FDIC Law, Regulations, Related Acts
4000 - Advisory Opinions
Insurance Coverage Afforded Funds Held by a Corporation Formed Primarily for Estate Planning Purposes Whose Stock Is Held by a Revocable Trust
FDIC 91-27 April 8, 1991 Roger A. Hood, Assistant General Counsel
This is in response to your letter, dated March 15, 1991, inquiring about the extent of deposit insurance that would be provided for certain hypothetical accounts.
In your letter, you present the following hypothetical situation:
Four separate corporations were formed primarily for estate planning and liability protection purposes. The corporations each maintain separate bank accounts at a single financial institution. Each bank account maintains an average balance in excess of $100,000. All of the stock of the corporations is held by a revocable trust established by and fully revocable by one Settlor. The trust document provides that the beneficiaries during the Settlor's lifetime are the Settlor and the Settlor's spouse. The Settlor also has the right to designate additional beneficiaries during his lifetime. The trust designates several individuals as contingent beneficiaries following the Settlor's death.
You ask whether the accounts of the four hypothetical corporations would be separately insured and, in a case where there is more than one grantor of a revocable trust that owns corporations, whether there is any additional insurance coverage.
In answer to your first question, section 330.9(a) of the FDIC's regulations provides that the accounts of any corporation engaged in an independent activity will be added together and insured up to $100,000. A corporation is deemed to be engaged in an "independent activity" when it is operated primarily for some purpose other than to increase deposit insurance coverage. If two or more businesses are separately incorporated, their accounts would be separately insured regardless of the extent to which the separate corporations have common owners.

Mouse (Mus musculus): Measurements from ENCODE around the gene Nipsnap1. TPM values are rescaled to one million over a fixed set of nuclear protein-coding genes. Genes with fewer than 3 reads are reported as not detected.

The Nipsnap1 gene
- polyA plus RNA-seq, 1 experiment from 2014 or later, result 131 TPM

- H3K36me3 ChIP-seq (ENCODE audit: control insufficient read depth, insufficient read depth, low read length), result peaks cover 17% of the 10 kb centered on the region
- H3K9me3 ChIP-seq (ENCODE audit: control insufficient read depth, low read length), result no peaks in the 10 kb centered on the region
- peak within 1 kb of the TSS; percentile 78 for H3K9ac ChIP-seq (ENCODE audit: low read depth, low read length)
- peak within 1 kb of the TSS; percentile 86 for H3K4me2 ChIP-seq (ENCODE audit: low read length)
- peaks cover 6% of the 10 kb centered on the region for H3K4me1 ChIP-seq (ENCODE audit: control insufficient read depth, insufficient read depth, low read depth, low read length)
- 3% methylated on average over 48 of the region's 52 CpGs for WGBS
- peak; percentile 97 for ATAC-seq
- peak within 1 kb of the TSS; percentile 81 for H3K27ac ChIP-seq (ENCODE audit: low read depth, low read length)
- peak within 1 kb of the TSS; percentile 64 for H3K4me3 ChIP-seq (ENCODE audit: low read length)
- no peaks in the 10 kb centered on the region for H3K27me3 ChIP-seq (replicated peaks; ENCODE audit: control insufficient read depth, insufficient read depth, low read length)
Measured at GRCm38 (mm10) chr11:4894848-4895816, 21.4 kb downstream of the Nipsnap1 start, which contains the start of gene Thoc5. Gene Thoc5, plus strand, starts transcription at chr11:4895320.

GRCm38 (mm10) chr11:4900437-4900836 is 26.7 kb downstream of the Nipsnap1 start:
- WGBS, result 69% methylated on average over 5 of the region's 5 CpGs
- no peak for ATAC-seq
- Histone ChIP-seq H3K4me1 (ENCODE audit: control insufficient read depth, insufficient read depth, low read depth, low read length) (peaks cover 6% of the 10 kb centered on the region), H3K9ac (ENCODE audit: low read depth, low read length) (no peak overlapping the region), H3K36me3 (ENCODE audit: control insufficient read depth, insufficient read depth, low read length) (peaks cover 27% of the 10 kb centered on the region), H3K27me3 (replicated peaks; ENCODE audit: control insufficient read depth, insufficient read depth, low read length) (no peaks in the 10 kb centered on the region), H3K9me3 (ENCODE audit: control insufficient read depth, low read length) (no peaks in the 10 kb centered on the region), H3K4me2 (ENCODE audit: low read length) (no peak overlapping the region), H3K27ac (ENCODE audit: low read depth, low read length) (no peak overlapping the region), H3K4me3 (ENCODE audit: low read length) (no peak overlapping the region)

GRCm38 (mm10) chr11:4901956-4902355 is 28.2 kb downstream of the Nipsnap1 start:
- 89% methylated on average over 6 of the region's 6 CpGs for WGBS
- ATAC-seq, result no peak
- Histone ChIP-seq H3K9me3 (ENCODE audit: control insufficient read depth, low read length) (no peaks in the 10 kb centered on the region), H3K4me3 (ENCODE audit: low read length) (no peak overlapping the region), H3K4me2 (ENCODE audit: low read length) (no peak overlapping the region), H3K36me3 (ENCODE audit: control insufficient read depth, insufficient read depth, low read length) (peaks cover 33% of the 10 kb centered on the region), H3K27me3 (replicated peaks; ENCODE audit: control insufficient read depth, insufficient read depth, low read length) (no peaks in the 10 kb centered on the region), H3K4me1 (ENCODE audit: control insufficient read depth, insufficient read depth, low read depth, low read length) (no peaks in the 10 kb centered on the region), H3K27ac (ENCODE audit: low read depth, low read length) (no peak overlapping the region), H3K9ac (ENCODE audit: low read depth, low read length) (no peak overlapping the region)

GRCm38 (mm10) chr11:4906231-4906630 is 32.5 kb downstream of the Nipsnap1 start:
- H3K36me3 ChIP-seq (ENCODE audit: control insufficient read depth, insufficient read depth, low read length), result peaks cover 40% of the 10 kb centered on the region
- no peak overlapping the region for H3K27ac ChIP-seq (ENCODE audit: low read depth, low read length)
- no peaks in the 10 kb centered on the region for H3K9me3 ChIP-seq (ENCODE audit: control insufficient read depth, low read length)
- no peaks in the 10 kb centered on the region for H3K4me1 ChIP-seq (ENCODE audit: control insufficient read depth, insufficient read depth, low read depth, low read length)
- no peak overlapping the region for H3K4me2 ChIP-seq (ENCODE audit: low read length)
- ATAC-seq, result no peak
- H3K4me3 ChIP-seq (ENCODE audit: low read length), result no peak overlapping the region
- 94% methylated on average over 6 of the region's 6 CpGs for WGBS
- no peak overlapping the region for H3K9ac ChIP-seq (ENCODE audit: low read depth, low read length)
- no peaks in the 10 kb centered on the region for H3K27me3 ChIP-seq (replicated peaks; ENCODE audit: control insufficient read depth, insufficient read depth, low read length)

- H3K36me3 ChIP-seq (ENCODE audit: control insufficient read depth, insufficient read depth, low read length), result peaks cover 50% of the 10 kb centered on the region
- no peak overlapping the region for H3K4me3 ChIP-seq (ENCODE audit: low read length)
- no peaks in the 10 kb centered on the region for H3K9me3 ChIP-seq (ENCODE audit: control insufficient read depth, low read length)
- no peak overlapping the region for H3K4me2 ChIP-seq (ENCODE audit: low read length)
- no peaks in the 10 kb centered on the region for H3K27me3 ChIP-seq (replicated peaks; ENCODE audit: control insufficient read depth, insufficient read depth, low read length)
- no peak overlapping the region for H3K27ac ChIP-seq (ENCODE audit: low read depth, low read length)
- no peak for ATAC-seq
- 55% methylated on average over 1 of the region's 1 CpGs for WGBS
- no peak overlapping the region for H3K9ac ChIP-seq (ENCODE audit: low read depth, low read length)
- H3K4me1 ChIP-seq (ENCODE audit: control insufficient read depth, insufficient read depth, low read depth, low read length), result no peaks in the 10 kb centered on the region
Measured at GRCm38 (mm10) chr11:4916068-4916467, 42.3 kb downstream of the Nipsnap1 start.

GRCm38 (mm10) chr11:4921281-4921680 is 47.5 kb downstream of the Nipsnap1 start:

In your letter, you indicate that the four hypothetical corporations were "formed primarily for estate planning and liability protection purposes." This representation is not sufficient for us to determine whether or not the corporations are, in fact, "operated primarily for some purpose other than to increase deposit insurance" as required by the "independent activity" test noted above. In the event that the bank becomes insolvent and is closed, the FDIC might take a close look at that issue.
If the four corporations satisfy the "independent activity" test, then each corporation's accounts would be separately insured up to $100,000. As noted above, this is true regardless of whether or not the four corporations are owned by the same person or entity (in your hypothetical, a revocable trust).
Since the FDIC does not consider ownership of corporations in determining insurance coverage, the fact that, in your hypothetical, there is more than one settlor of the revocable trust that owns the corporations would not increase or decrease the insurance coverage provided for the corporate accounts.
I trust that this has been responsive to your inquiry. If you have any further questions, feel free to contact me at (202) 898-3681 or Mr. Claude A. Rollin of my staff at (202) 898-3985.